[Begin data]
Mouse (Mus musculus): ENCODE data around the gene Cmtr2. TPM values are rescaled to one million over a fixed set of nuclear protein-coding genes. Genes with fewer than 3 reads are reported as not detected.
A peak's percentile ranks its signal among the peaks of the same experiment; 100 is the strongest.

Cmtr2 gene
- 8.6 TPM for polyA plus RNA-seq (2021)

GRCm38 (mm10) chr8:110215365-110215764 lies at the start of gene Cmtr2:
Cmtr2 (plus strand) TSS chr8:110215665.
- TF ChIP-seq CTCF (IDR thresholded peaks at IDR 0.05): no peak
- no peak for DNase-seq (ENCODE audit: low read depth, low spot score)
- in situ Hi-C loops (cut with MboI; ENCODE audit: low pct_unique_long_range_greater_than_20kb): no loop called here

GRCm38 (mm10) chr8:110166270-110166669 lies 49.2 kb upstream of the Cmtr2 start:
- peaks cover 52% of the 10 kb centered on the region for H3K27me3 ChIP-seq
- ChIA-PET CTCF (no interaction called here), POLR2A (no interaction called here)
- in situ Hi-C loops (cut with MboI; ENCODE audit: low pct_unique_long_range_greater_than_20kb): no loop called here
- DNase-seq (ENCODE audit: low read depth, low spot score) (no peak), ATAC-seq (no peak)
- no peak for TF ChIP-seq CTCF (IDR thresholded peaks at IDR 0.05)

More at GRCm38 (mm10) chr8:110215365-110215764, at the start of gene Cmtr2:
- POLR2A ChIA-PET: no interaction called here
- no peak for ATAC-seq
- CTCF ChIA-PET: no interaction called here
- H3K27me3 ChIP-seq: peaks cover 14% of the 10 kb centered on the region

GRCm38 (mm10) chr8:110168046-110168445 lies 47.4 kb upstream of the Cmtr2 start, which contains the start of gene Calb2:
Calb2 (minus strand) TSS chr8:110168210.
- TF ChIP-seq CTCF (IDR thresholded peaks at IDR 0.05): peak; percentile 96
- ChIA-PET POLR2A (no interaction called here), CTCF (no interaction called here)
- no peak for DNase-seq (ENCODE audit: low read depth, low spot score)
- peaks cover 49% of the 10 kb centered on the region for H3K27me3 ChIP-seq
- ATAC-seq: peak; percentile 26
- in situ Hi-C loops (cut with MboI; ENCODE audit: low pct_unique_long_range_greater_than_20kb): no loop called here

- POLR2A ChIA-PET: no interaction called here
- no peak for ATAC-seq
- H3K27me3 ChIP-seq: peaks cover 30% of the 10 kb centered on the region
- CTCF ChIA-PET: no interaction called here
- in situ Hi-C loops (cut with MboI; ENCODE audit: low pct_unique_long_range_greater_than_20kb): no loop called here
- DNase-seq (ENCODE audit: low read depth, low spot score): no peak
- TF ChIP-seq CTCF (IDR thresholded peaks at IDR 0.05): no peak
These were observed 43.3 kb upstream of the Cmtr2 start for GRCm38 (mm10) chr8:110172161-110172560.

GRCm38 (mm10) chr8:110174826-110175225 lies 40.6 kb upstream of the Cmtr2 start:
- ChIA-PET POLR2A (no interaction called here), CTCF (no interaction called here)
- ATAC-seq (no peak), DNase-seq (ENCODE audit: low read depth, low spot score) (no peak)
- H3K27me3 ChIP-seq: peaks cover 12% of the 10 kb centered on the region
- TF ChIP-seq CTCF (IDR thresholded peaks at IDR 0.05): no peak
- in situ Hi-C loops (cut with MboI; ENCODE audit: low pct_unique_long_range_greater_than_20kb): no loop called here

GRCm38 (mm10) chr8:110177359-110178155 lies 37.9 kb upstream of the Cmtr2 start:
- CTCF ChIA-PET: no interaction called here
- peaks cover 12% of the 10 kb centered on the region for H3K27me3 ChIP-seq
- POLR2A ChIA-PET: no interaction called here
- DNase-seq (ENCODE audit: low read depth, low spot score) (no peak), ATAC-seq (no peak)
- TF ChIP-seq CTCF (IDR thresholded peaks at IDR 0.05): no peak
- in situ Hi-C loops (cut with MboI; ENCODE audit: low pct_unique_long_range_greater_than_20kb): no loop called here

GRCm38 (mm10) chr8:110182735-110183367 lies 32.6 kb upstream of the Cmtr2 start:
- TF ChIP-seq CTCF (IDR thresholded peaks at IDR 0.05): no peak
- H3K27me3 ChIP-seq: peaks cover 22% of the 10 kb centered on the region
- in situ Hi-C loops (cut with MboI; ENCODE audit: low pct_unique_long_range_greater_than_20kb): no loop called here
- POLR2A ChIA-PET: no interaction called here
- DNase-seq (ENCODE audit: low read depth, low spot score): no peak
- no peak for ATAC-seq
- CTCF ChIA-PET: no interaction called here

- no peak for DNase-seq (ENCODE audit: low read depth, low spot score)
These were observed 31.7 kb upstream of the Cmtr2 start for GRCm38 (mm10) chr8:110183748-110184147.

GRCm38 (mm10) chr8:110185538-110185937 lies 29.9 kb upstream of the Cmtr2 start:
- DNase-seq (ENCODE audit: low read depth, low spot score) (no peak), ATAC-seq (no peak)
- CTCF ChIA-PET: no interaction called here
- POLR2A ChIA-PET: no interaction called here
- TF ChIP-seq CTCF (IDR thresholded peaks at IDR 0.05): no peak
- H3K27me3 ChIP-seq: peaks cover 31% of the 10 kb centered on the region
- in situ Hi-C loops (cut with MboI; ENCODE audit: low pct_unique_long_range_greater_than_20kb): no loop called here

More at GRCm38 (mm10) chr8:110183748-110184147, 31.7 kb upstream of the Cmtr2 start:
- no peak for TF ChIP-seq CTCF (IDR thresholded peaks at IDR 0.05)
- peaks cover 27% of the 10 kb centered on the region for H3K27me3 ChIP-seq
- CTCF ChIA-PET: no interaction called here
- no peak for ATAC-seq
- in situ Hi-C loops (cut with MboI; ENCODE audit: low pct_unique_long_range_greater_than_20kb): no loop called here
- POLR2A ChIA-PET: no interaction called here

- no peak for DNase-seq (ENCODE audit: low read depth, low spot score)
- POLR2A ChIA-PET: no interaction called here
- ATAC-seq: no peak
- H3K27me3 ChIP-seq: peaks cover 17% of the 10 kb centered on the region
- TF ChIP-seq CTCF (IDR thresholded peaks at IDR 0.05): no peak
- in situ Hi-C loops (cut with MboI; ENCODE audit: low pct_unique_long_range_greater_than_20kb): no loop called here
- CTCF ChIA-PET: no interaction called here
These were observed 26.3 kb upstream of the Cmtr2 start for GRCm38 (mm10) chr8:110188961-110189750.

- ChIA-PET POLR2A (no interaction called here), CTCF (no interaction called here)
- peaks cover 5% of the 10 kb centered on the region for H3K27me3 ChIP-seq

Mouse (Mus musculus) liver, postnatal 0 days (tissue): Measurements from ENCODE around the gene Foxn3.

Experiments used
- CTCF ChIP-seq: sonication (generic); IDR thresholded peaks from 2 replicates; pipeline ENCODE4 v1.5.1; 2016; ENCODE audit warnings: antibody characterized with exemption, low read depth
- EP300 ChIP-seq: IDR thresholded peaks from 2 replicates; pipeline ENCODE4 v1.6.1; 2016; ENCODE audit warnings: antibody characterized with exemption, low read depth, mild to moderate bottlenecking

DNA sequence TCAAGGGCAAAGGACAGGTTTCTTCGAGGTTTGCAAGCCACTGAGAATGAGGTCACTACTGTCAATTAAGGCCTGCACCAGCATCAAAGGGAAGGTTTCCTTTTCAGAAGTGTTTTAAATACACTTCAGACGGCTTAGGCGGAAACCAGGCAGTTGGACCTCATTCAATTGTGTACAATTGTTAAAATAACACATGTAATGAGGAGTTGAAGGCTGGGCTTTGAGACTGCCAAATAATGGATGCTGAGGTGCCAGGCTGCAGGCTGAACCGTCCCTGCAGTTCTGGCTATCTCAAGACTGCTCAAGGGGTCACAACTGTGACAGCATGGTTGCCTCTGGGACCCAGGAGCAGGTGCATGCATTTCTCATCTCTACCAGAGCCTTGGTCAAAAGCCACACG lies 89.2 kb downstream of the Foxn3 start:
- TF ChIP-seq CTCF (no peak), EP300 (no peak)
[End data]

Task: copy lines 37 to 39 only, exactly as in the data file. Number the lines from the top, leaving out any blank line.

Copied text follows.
GRCm38 (mm10) chr8:110174826-110175225 lies 40.6 kb upstream of the Cmtr2 start:
- ChIA-PET POLR2A (no interaction called here), CTCF (no interaction called here)
- ATAC-seq (no peak), DNase-seq (ENCODE audit: low read depth, low spot score) (no peak)